Many of the Spartans' games are televised nationally, but this will be viewed as a spotlight game that consists of two of the best programs in the country. The Spartans know that the many eyes will be on them as they battle the Jayhawks.
"There's no doubt that Kansas is one of the storied programs," MSU coach Tom Izzo said after practice on Thursday. "There are four or five of them out there. They are the defending national champs. I think there is a lot of significance to the game, for our team this year, for our program in the big picture."
A minimal amount of luster is lost because a hoard of Jayhawks from last year's team are currently in the NBA, but the fact remains that Kansas is Kansas, and always possesses top notch talent. This young Kansas team started the season playing inconsistently, but as many young teams do, they have started to peak after Christmas.
"They're looking a lot better if you watch them lately," Izzo said "I'll say right before Christmas they didn't look as good against Arizona, but since then I think they've been playing a lot more consistent basketball."
The leader and best player for the Jayhawks is point guard Sherron Collins. Collins is a big-bodied guard that can get up and down the floor with the likes of North Carolina's Ty Lawson and MSU's own Kalin Lucas. Collins is averaging 17.6 points a 5 assists per game.
"Sharron Collins is the head of the team," senior guard Travis Walton said. "He's a big time guard. He's big, he can shoot the ball, and can handle the rock."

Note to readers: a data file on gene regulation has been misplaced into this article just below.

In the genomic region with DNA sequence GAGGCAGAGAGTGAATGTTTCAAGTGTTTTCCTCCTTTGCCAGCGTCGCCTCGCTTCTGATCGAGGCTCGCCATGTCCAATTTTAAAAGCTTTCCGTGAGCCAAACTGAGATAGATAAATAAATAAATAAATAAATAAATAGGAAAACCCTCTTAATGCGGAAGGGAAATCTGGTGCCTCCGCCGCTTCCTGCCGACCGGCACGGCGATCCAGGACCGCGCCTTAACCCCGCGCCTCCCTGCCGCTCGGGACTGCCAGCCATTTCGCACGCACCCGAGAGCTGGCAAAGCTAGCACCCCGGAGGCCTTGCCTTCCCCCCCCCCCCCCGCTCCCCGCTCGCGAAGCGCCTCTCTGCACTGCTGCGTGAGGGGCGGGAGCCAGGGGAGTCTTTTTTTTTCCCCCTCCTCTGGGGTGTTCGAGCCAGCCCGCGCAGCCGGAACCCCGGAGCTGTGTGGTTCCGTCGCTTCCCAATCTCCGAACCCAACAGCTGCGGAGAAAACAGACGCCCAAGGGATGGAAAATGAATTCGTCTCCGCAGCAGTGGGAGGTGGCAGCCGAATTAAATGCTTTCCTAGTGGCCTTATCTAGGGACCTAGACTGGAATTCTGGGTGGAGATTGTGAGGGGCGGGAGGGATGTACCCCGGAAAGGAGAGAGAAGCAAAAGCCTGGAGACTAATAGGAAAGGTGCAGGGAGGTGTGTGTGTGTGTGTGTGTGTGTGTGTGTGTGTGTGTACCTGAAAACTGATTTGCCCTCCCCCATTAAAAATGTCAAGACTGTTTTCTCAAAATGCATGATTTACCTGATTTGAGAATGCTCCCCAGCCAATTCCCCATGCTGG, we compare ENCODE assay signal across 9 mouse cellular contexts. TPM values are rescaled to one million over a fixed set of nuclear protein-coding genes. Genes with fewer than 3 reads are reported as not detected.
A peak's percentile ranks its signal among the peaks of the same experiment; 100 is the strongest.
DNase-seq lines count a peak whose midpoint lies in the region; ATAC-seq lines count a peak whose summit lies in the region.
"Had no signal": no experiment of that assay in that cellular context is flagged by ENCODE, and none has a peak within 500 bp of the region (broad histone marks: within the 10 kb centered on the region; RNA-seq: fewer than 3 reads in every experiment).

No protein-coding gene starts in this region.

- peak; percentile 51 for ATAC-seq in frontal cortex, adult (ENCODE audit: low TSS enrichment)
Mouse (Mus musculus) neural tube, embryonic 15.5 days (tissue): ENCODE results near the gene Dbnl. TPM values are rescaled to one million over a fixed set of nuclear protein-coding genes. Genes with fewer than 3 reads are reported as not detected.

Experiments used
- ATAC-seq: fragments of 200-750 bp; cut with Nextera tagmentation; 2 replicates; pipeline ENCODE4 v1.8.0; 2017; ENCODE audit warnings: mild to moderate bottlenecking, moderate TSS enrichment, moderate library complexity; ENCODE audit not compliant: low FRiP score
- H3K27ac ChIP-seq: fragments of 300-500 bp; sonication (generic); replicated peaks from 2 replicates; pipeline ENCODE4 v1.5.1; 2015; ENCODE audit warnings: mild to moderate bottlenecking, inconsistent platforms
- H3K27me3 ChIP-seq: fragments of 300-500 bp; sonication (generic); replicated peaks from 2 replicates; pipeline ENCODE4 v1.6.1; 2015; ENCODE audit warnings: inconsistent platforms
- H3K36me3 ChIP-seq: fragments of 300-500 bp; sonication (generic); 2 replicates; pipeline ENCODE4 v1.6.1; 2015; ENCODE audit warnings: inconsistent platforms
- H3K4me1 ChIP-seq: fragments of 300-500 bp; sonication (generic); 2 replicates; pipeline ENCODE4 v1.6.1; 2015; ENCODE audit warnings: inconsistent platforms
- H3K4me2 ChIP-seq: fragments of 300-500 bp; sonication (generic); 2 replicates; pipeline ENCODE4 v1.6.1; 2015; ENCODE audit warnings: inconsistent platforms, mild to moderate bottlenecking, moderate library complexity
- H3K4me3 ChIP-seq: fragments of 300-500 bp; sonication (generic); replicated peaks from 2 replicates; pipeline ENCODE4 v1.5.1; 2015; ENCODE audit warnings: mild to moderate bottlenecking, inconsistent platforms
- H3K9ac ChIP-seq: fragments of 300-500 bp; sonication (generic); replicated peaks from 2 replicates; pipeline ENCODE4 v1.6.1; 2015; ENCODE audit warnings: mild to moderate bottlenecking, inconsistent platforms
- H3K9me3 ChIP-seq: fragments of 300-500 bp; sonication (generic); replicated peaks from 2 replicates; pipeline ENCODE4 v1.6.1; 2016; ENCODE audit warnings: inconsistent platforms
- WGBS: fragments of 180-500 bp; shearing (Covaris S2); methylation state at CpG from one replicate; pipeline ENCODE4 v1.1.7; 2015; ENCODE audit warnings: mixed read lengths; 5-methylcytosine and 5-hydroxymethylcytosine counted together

The Spartans plan on using a couple of different guys on the Chicago native, but the task defending him will primarily rest on the shoulders of Walton.
"It might be some different guys, but I think we'll start with Walton on him," said Izzo "He's the defensive stopper for us. I think he's looking forward to the challenge."
Kansas' other big time player is sophomore Cole Aldrich. Aldrich is posting 15 points and just under 10 rebounds a night. Aldrich is a guy that enjoys playing physical, but he has exceptional athletic ability as well.
"He's long. You got to watch out for those over the top plays," said MSU senior center Goran Suton. "You have to keep solid and be physical with him. Push him out of the lane, and make him take tough shots."
The rest of Jayhawks aren't as well known — mostly young players that have never played on this level or have played sparsely because of the outstanding roster the Jayhawks displayed last season. Young players who contribute include sophomores Tyrel Reed and Brady Morningstar, as well as the freshman trio of Marcus Morris, Markieff Morris and Tyshawn Taylor, the team's third leading scorer at 10 points per game.
"They got a lot of athletic kids," Spartan freshman Delvon Roe said, "and it's going to be a test for our bigs and our guards to make sure we corral and stop their penetration with Collins and make sure we do a lot of damage ourselves on the offensive end."
The lack of household names on the Kansas roster may take some of the gleam off of the matchup for some people, but the Spartans realize that the Jayhawks are still the champs regardless of who is in uniform.
"Well, it's a huge game for us. It's a CBS game," Suton said. "They're a good team. They're the defending national champions. Anytime you got that type of quality team coming in your house, you have to take care of business."
One aspect about Saturday's game that has many Michigan State players excited is the return of the Izzone. After playing in a subdued Breslin Center for a few games, the players will take the floor in front of thousands of their fellow students.
"It's going to be a great atmosphere," senior Travis Walton said. "I know they have some personal things (to handle). They say Kansas has got the best student section, so I know our Izzone is going to take that personal."